New Dog Meets Kids – Introduce Your New Dog To The Family!

New Dog Meets Kids

How to Introduce a New Dog to Your Kids

Many thanks to Cassidy Wainwright for this guest article based on her own experiences.

Every year, new campaigns warn people against bringing puppies home as pets during the festive season, owing to the 54% increase in the number of dogs abandoned at shelters. Of course, if you have kids and you are bringing a dog home to your own home after careful consideration, it is a totally different story. It means you have probably crunched the numbers in terms of annual costs and time expenditure, and you have chosen a breed that is known for its love for little children.

New dog meets kids
Photo by Samantha Scholl on Unsplash

Introducing a new pet to your home takes patience, since it involves training the dog and educating your kids about appropriate behaviors when around dogs. With commitment and a little effort over the festive season, you can easily crack the code and teach your kids to be excellent pet owners in their own right.

Starting Out Gently

From the outset, children should know that petting a dog is a gift rather than a right. Moreover, it is one that should always be initiated by the dog. First teach kids how to invite a dog to greet them the way they would with any friendly dog they came across in the street.

Your children should stand with the side of their body facing the dog and their hand in a fist. Without looking at the dog straight in the eye, they should invite it to come and greet them. It’s important NOT to stare at the dog, as this can be interpreted by the dog as challenging.

If the dog does not wish to come to them, they should not approach the dog. Puppies and adults dogs will usually get close to (and sniff!) all family members, but if a child suddenly runs up to them and makes a quick or erratic, movement, the dog could potentially become startled.

Empathy for Your Pooch

Kids should understand that in the same way that they do not like to be pinched or have their ears pulled, so, too, should these habits be avoided in dogs. Explain that they have an extra large responsibility when it comes to their new pooch, because it cannot speak and is therefore dependent on their understanding to have its needs fulfilled.

Children will very much learn from the example you set. If they see that you pet your dog gently, without putting your weight on it or petting it too hard, they will begin to see their dog as the relatively fragile animal that it is. Take their hand beneath yours and pat the dog for them initially, so they see how light their touch should be.

New dog meets kids
Photo by Hanny Naibaho on Unsplash

Assigning Responsibilities

Children who are mature enough to take some responsibility for rearing their dog should be assigned tasks, based on their preferences and abilities. You should oversee, of course, that tasks are being completed, especially when it comes to vital ones like feeding the dog and supplying it with fresh water.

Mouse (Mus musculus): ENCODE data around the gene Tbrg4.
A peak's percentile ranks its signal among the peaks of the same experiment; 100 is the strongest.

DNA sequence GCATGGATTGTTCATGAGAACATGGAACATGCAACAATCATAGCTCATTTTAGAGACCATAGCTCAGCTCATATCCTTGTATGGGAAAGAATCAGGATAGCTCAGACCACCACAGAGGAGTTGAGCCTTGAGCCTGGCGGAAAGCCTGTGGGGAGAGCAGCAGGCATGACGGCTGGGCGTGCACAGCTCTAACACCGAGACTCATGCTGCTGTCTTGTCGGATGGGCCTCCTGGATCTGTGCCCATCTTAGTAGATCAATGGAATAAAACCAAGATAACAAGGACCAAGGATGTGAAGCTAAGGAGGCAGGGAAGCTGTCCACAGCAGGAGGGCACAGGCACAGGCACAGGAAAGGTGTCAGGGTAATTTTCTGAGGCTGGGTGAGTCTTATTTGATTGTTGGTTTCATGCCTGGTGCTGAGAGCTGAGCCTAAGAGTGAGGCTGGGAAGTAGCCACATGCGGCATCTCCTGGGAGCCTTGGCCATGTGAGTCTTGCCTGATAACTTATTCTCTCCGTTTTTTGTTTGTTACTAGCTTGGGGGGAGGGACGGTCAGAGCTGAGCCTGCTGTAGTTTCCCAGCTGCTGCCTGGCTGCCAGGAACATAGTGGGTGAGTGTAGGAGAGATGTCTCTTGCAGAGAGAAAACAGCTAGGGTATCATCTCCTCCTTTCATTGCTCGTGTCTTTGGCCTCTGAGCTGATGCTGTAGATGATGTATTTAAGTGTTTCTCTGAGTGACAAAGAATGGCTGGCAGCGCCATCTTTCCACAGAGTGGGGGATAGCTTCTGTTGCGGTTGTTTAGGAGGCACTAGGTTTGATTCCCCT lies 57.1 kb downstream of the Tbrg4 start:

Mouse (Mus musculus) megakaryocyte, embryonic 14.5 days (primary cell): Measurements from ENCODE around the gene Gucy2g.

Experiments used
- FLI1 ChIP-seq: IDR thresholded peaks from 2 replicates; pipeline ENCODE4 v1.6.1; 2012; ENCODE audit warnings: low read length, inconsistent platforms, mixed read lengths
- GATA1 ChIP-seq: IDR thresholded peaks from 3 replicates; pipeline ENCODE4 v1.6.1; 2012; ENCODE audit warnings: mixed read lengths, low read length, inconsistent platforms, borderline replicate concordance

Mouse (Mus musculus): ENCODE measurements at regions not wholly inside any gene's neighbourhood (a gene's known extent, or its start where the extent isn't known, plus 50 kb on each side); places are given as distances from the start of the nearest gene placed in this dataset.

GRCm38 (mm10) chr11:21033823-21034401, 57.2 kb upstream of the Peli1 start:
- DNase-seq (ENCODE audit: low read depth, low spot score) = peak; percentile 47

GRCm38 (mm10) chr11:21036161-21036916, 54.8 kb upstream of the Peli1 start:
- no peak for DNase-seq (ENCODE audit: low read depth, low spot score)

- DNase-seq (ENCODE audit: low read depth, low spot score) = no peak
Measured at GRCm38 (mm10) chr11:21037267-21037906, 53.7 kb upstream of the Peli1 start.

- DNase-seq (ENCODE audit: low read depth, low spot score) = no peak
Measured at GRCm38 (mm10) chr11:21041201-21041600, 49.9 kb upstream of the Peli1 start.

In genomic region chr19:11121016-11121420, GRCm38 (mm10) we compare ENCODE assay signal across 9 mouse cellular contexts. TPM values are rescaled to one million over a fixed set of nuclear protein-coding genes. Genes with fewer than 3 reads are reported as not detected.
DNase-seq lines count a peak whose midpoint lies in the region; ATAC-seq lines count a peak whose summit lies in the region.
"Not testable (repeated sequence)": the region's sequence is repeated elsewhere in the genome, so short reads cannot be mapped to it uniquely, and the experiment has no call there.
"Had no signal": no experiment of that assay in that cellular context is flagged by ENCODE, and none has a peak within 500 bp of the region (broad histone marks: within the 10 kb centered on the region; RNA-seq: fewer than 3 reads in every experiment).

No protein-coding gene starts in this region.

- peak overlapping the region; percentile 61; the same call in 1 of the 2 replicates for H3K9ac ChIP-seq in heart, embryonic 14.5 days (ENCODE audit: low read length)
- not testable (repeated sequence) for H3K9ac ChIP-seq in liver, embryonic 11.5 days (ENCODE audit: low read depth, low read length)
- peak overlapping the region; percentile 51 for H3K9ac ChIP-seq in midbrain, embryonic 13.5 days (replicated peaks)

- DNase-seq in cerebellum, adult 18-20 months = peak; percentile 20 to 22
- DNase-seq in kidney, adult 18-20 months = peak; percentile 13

If your kids are young, it is best that you take charge of important responsibilities like providing your dog with regular flea and tick treatments and deworming tablets. Your kids can always help you out, of course. These days, deworming tablets come in a chewable form that dogs love!

New dog meets kids
Photo by Roberto Nickson on Unsplash

If you take care of the medication, your kids can take charge of fun items like chewy toys and treats for Fido. Believe it or not, chewy toys are very important, especially for dogs who might start gnawing on furniture or slippers if they are not given a more interesting alternative.

Into the Arms of Mother Nature

Americans spend an average of 90% of their time indoors and that means one thing: most of us (adults and kids alike) aren’t getting enough exercise. Studies have shown that dogs are great for our health, and one of the most important reasons why, is that they ‘force’ us to head into the Great Outdoors for a brisk walk or run.

You can read more about running with your dog here and the sport of Canicross.

Taking Fido out for a walk twice daily with kids will enable them to appreciate the fact that in order to be healthy, a dog needs to spend time exercising outdoors.

It will also indirectly build their relationship with nature, awakening them to the beauty of forests, parks, and other green areas that are so conducive to a peaceful state and optimal mental health.

New dog meets kids
Photo by Alice Dote on Unsplash

Involving Kids in Training

Whether you use a clicker or simple voice commands to teach your pooch skills like walking on a lead, shaking paws or rolling over, involve your child, allowing them to feed Fido treats for tasks completed.

Training dogs is an excellent exercise in patience, and it shows kids how fulfilling achieving aims can be. Children should learn to walk and recall a dog who is engaged in free play. When they notice the dog respects them, their self-confidence will grow exponentially.

Numerous studies have shown the many benefits that dogs can bring homes; they can reduce asthma rates in little kids, and help kids and adults who are weighed down by stress. Christmas time is ideal for bringing a new pet home, since families tend to have more free time to train and get to know their new pet.

Introduce your children to your new dog slowly, stressing the importance of respect, patience, and love. Lead by example, showing through your actions and words that dogs are magnificent creatures worthy of all the love and care you bestow on them.

We hope you have enjoyed this guest article by Cassidy Wainwright.  Please do leave any comments below or let us know your experience of introducing a new dog to kids!

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